Dear Amy: My husband and I adopted my nephew when he was a baby. My husband was reluctant, and has never allowed me to forget how unhappy he has been about it.
Our nephew/son recently turned 18.
We have many issues with him, due to mental illness, low IQ and teenage angst. He refused to attend school for this last year and a half. I enrolled him in a GED program and he has been attending.
My husband feels that because our son is 18 he should move out, or go into a life skills facility.
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I feel that he should live with us until he gets his GED, a job and learns a few more life skills. I am working with him to accomplish these goals. I am not saying I want this child to live with me forever, but for at least another two years.
My husband is very verbally abusive to me and my son about this because he feels that I want our son to live with us the rest of our lives.
We have had family counseling and I have had individual counseling, but my husband refuses to go to individual counseling. I honestly don’t know what to do anymore.
Dear Upset: You and your husband must realize that his constant rejection of your son from the earliest days has likely contributed to your son’s problems now. Imagine what it is like to grow up in a household where a child witnesses this sort of rejection and abuse on a regular basis? It would be impossible to mature and function well. The odds are very much stacked against this young man.
Given his educational delay, it does seem necessary for your son to live at home while he gets his GED, continues to mature and develops some reasonable and reachable goals of his own.
Your local vocational school or department of social services might point you toward programs that would provide transportation and some on-the-job learning.
Of course, your home is supposed to be a “life skills facility,” but if there is an environment (outside your own home) that will offer shelter, TLC, counseling, peer support, life skills and job training, then yes – I think you should jump on it. I assume that your son would grow and possibly thrive away from the oppressive atmosphere of your home. (If I were you, I’d move there, too.)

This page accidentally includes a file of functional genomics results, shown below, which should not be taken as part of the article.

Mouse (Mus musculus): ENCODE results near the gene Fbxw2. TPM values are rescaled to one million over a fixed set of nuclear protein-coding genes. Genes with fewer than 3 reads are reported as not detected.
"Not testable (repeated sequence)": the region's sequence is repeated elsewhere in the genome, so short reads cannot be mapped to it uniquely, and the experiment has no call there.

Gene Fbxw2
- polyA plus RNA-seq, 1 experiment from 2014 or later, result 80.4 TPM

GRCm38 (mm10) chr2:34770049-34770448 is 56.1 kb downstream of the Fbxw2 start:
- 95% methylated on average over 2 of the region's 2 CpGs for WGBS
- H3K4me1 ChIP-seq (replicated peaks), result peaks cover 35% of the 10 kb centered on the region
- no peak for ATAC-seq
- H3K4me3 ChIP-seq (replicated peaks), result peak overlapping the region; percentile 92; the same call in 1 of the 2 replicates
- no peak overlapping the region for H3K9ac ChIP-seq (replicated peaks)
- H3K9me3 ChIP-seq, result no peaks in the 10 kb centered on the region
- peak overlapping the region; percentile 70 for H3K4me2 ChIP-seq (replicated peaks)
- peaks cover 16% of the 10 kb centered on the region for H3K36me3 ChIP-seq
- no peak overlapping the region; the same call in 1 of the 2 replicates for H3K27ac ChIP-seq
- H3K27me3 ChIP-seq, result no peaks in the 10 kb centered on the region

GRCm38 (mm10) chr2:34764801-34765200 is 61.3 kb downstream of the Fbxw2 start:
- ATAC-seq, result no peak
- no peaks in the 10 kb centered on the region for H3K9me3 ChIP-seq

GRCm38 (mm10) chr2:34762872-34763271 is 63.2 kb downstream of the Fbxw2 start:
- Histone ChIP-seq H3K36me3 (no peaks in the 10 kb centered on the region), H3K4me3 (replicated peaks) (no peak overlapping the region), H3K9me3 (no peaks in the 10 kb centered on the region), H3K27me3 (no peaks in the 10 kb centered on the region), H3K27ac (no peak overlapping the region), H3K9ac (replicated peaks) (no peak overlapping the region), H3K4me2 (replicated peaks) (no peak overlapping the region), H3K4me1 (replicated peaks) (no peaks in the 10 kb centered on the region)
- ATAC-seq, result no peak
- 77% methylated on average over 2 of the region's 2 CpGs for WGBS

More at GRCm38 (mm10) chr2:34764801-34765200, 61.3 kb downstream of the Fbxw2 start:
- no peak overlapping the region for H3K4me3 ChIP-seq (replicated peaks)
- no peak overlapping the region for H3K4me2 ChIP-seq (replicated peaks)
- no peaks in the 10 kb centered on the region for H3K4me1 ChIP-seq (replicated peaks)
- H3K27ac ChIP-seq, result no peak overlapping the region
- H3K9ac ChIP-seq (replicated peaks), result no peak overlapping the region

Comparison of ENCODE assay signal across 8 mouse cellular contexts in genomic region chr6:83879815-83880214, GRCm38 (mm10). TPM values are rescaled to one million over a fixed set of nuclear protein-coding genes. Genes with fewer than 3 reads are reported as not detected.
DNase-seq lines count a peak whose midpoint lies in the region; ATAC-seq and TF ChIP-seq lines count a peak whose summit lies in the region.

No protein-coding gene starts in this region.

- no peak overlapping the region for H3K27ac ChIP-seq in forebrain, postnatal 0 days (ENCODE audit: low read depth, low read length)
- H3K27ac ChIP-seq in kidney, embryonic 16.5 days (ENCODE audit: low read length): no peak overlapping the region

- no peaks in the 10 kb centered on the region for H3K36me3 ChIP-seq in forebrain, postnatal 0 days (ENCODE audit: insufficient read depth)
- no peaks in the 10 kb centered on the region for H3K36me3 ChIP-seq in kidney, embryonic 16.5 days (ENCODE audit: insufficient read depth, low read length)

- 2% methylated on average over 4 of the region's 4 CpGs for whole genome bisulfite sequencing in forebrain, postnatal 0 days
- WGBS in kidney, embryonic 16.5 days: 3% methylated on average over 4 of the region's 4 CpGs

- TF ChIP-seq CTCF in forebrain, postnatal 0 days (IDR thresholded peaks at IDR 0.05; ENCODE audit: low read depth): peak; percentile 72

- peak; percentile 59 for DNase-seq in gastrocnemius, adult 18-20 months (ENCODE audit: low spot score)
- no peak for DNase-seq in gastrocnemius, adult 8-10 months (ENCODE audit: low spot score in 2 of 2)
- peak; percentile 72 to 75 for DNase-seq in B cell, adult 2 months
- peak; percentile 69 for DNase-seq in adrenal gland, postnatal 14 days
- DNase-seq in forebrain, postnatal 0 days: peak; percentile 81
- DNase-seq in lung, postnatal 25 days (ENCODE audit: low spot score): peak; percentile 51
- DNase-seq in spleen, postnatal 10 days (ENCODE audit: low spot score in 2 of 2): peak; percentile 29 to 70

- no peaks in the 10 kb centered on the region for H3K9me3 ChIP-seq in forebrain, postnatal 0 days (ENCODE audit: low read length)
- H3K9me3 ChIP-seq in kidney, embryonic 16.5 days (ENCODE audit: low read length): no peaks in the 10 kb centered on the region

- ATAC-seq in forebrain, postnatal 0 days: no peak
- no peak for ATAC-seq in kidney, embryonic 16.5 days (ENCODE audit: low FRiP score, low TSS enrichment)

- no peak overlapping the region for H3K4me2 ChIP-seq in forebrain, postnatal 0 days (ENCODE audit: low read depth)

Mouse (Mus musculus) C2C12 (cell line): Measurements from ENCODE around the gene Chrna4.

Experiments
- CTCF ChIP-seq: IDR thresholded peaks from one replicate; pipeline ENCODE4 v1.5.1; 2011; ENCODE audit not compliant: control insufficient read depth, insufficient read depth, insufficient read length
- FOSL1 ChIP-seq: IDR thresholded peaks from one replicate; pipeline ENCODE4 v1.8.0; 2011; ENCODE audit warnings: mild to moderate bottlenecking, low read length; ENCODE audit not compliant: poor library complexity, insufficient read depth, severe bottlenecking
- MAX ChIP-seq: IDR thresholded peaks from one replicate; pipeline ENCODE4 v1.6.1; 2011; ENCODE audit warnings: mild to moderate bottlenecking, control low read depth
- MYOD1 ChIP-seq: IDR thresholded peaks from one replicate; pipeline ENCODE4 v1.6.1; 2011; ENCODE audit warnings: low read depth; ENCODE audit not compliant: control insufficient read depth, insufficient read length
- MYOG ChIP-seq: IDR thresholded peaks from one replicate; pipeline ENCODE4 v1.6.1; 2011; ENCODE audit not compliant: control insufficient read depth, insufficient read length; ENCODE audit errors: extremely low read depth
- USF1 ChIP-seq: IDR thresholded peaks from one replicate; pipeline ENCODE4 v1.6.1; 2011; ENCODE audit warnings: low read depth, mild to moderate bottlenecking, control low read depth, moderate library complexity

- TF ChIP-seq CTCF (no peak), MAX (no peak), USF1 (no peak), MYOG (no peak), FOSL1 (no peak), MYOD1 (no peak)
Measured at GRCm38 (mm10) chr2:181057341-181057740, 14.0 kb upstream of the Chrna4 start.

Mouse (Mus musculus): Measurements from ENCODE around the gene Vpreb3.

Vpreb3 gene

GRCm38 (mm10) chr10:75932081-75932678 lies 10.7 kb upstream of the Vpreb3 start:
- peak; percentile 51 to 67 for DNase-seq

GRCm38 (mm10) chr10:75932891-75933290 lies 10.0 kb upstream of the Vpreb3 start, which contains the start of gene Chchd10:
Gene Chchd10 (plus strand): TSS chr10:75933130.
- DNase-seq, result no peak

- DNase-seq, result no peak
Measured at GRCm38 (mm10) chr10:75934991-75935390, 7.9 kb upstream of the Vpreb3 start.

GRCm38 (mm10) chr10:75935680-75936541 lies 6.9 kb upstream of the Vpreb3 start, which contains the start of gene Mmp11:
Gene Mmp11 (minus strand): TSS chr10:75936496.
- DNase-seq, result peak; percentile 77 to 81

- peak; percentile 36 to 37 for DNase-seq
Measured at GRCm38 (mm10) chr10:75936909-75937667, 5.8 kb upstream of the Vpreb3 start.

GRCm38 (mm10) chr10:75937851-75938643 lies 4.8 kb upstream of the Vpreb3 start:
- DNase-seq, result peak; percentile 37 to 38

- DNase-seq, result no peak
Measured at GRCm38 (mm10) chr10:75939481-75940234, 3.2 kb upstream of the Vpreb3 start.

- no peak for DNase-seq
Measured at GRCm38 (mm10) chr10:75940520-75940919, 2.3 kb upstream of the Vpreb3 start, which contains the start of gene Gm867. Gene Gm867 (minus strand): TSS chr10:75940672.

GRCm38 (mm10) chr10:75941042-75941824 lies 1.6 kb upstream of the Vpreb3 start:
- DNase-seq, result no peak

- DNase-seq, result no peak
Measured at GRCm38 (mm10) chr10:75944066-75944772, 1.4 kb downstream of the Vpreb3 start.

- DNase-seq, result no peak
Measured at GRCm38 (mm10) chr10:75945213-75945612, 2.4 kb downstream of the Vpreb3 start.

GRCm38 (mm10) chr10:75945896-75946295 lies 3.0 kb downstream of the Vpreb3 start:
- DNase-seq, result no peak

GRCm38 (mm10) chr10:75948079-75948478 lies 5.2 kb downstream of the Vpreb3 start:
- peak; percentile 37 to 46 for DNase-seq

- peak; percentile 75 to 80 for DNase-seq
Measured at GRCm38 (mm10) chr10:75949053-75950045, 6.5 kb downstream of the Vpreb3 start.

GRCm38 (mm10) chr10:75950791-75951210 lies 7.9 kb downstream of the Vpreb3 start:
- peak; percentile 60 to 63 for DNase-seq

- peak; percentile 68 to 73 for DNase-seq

Dear Amy: I’ve been married for 28 years and have experienced neglect, drunkenness, narcissism, neediness and insecurity from my husband. I quit drinking a year ago and have become active in AA and I go to an Al-Anon meeting.
I’ve also experienced the loss of my father this year. My mother is in a care center with dementia.
When I’m home, I don’t want to talk with him or be around him. We aren’t intimate, which burns him, but I can’t even think about it when I don’t trust him or really even like him.
I decided I’d rather go without sex the rest of my life than have to do it when I don’t want to. (I used to do it to keep the peace.)
He quit drinking two months ago and is going to church, so now he thinks I should forgive and forget. He also started counseling. I’m a long way from forgetting, but I’m working on forgiving.
How do you get trust and love back? I’d rather separate at this point.
Want to be Alone
Dear Alone: You get trust back the same way you work your sobriety – one day at a time. Keep working your program.
Given the magnitude of your earlier trauma, and your losses since becoming sober, it is not at all surprising that you feel so ... spent. Separating might give you the distance, and space, you need right now. You and your husband will have to rewrite your marital script in order to disrupt almost three decades of dysfunction.
Dear Amy: “Hugs over Smooches” wanted to know how to maintain proper boundaries during this #MeToo time.
I recently heard a reference to “The Rock Rule” (relating to the actor, Dwayne Johnson), in which a man shouldn’t make any physical gesture toward a woman that he wouldn’t be willing to make toward “The Rock.” Follow this rule and you can’t go wrong.
Dear Fan: I appreciate this – except for the recent reports from burly, strong former NFL player (and now actor) Terry Crews, who was sexually assaulted, in public, by another man. Dwayne Johnson had better watch his back.
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